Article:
When it comes to the world of clinical trials, especially for volunteers generously giving their time to a research study, having the proper information is very important. Various myths or misconceptions that have cropped up over the years in this realm are particularly harmful for this reason, as they may lead people astray when it comes to the right information about the trial they're participating in, the rights they have as a volunteer and much more.
At Advanced Research Institute, we're proud to not only provide a huge range of clinical studies to the medical world, from cancer trials like our Utah colorectal cancer screening study to conditions like diabetes, Celiac disease, heartburn and numerous others -- but also to ensure that all our prospective volunteers have the proper information before they sign up. This information may pertain to their individual study being considered, or to the world of clinical trials as a whole. Here are some of the most common and unfortunate myths we've heard about clinical studies, plus the correct information in each of these areas.
Whether through movies and popular culture or some other source, some people have developed a mental image of clinical trials where participants are treated as nothing more than helpless guinea pigs being prodded by scientists in white coats. Of course, this couldn't be further from the truth.
In fact, there are incredibly strict guidelines when it comes to clinical trials, especially when they are dealing with human subjects. These guidelines are in place because of the fact that each volunteer is putting a lot at risk when entering into a trial - namely, their health and even their lives. All volunteers must be in generally good health before signing up for anything, and all volunteers have the right to pull out of a trial at any point in time. Not only that, but they have access to an independent safety board who carefully monitors everything from the safety of participants to the accuracy and validity of results being analyzed through each trial. And on top of all this, there are rules about rigorous screening and testing processes that must be carried out before researchers can try out an experimental or investigational drug on any participant.
In addition, volunteers for clinical trial will all go through an informed consent process. More on this in just a bit.
While it's true that there is a low level of risk associated with clinical trials, especially when they are dealing with new drug therapies or alternative treatments, it's certainly not dangerous for volunteers on an individual level. There are strict guidelines in place to ensure this doesn't happen.
But on another note, there is also the idea that clinical studies are more dangerous than medical treatment - which is false. While it's true that there can be some discomfort and inconvenience associated with a clinical trial, it's certainly very different from the possible side effects of enrolling in medical treatment for an illness.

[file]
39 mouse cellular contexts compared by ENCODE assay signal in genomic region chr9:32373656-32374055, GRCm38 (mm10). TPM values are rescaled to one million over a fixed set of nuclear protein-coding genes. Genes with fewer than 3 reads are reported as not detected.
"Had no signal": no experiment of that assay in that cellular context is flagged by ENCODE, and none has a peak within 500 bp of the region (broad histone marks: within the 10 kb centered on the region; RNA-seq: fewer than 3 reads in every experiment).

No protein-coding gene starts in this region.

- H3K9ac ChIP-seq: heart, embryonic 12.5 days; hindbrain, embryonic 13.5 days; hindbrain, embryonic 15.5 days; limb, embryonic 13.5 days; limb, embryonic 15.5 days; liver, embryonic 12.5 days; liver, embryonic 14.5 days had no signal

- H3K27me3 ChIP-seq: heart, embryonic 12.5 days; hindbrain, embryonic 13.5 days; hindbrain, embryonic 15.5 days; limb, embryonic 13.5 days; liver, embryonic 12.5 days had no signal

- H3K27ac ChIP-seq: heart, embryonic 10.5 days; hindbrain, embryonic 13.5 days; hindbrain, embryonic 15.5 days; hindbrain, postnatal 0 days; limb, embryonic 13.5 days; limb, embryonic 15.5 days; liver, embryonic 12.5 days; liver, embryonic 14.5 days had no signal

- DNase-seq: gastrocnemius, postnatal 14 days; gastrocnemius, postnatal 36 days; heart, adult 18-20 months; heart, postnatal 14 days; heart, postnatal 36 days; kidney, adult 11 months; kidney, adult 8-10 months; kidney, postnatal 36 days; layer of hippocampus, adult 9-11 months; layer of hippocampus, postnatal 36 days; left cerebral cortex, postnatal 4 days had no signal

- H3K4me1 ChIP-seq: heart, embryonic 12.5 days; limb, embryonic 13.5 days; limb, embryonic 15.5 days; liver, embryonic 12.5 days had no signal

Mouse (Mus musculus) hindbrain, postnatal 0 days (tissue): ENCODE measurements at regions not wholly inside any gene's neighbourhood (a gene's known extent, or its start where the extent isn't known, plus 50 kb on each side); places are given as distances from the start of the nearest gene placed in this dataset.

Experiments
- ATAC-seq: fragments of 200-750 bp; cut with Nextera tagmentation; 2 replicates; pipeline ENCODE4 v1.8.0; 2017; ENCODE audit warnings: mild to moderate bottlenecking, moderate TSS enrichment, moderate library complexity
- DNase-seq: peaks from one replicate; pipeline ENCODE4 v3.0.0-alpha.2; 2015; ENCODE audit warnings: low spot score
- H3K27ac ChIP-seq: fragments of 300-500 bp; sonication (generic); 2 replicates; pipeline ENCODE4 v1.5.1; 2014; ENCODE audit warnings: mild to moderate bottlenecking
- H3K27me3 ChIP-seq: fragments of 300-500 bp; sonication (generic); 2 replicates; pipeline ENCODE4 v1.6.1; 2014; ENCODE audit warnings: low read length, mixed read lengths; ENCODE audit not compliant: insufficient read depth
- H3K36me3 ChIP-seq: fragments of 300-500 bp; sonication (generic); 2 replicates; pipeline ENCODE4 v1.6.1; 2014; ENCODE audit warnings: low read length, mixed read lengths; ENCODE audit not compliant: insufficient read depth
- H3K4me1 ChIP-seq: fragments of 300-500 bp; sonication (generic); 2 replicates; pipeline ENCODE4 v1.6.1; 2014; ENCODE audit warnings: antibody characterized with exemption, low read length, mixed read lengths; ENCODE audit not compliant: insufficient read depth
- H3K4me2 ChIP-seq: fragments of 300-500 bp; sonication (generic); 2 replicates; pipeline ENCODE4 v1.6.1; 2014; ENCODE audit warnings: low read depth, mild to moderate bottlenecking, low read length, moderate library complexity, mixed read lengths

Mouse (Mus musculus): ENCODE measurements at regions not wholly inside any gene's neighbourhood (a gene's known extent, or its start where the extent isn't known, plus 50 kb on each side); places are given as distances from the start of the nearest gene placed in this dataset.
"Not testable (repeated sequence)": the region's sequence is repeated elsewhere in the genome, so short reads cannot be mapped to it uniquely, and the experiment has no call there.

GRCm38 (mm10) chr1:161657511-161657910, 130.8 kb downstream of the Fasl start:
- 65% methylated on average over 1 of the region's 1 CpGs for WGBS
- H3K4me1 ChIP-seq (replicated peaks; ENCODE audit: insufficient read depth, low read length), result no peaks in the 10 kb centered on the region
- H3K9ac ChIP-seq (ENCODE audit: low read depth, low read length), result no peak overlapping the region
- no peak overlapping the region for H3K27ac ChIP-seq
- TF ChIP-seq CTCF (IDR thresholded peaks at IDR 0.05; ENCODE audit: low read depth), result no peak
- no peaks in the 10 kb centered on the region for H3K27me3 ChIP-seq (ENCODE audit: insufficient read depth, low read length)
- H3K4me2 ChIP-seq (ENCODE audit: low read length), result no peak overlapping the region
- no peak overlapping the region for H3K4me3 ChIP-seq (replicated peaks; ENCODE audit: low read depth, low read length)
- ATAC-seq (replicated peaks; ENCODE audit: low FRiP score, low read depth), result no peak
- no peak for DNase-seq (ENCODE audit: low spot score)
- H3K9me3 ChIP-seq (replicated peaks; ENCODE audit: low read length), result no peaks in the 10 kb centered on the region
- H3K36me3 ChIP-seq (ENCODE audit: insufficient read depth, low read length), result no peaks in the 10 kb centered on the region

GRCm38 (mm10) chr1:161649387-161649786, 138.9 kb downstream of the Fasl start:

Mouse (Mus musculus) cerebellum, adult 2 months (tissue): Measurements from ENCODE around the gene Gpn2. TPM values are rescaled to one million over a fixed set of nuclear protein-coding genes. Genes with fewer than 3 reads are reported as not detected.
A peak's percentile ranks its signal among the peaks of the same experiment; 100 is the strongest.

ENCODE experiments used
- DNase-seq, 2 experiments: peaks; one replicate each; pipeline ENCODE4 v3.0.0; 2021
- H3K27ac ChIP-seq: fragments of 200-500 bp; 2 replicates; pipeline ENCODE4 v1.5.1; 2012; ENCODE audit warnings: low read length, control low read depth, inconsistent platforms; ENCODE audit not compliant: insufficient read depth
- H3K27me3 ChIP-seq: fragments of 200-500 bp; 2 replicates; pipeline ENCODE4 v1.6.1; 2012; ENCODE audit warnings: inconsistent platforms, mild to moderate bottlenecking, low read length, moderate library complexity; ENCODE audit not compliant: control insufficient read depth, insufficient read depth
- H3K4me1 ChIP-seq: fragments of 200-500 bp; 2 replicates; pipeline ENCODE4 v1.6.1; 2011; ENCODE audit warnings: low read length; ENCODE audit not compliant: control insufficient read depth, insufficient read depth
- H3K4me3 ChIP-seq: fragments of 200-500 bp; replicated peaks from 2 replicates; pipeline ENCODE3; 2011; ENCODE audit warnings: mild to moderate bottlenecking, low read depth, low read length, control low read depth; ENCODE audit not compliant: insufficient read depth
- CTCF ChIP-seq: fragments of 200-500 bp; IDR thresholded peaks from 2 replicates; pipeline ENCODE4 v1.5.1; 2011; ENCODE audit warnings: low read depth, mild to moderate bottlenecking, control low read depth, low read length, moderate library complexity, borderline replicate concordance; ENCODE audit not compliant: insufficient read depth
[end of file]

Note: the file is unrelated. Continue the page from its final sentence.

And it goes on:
Informed consent within a clinical trial refers to the process whereby participants are given the chance to ask questions and understand everything they will be going through - including all possible side effects and other risks. This is crucial for making sure that a participant has given their full understanding and agreement with taking part in a trial.
For some reason, there's a misconception in some circles that informed consent is nothing but a meaningless piece of paper. This isn't true at all -- informed consent is a binding legal document, and the reason it exists is to protect both clinical trial participants and researchers. If a volunteer feels that they haven't been properly informed as to all of the risks associated with a study, they can pull out at any time - and this would likely cause problems for everyone involved, including those who are conducting or overseeing the trial. But if trial organizers did not take the proper steps in informing a participant of these risks during the informed consent period, they would be at fault here, and would be held as such by any court or governing body.
This is one myth that's not only untrue, it's virtually the exact opposite of the truth. In reality, volunteers for clinical trials almost never pay any sort of fee whatsoever to take part in these studies. The costs, which are very minimal anyway, are always paid by the researchers themselves - not the volunteers.
And in limited cases where small patient care costs may be placed on the volunteer, health insurance will almost always cover these costs. Virtually none of our trial participants has ever had to pay any reasonable sum of money to participate in one of our trials, and neither will you.
Finally, while participation in clinical trials is partially about helping the broader medical community learn more about certain conditions, there's a major misconception that there are no benefits to participants themselves. But this also isn't true -- you get incredibly close monitoring and care during a clinical trial, and many participants even get the chance to be part of the very first group to try out a new drug or treatment.
In addition, some clinical trials offer compensation for participants -- not in cash, but in small gifts and other items. Between this and the increased level of care you get for a condition you may have, many people actually experience great personal benefit from being involved in a trial.
For more on debunking common myths surrounding clinical research, or to learn about any of our research studies in Utah, speak to the staff at Advanced Research Institute today.